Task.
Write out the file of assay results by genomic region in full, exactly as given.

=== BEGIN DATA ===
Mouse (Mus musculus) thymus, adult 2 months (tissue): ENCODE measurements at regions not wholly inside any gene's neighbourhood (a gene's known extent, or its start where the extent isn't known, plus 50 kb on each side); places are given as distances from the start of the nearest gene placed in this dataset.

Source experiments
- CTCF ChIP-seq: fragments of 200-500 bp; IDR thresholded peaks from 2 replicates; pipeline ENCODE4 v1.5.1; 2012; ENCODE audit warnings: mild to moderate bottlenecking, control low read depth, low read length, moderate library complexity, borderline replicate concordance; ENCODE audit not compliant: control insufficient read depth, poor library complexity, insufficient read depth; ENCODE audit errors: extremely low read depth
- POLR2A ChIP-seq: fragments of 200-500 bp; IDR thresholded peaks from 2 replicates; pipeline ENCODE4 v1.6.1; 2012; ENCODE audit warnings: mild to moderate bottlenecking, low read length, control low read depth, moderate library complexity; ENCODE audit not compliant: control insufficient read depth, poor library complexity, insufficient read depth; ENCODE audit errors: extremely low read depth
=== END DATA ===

Mouse (Mus musculus) thymus, adult 2 months (tissue): ENCODE measurements at regions not wholly inside any gene's neighbourhood (a gene's known extent, or its start where the extent isn't known, plus 50 kb on each side); places are given as distances from the start of the nearest gene placed in this dataset.

Source experiments
- CTCF ChIP-seq: fragments of 200-500 bp; IDR thresholded peaks from 2 replicates; pipeline ENCODE4 v1.5.1; 2012; ENCODE audit warnings: mild to moderate bottlenecking, control low read depth, low read length, moderate library complexity, borderline replicate concordance; ENCODE audit not compliant: control insufficient read depth, poor library complexity, insufficient read depth; ENCODE audit errors: extremely low read depth
- POLR2A ChIP-seq: fragments of 200-500 bp; IDR thresholded peaks from 2 replicates; pipeline ENCODE4 v1.6.1; 2012; ENCODE audit warnings: mild to moderate bottlenecking, low read length, control low read depth, moderate library complexity; ENCODE audit not compliant: control insufficient read depth, poor library complexity, insufficient read depth; ENCODE audit errors: extremely low read depth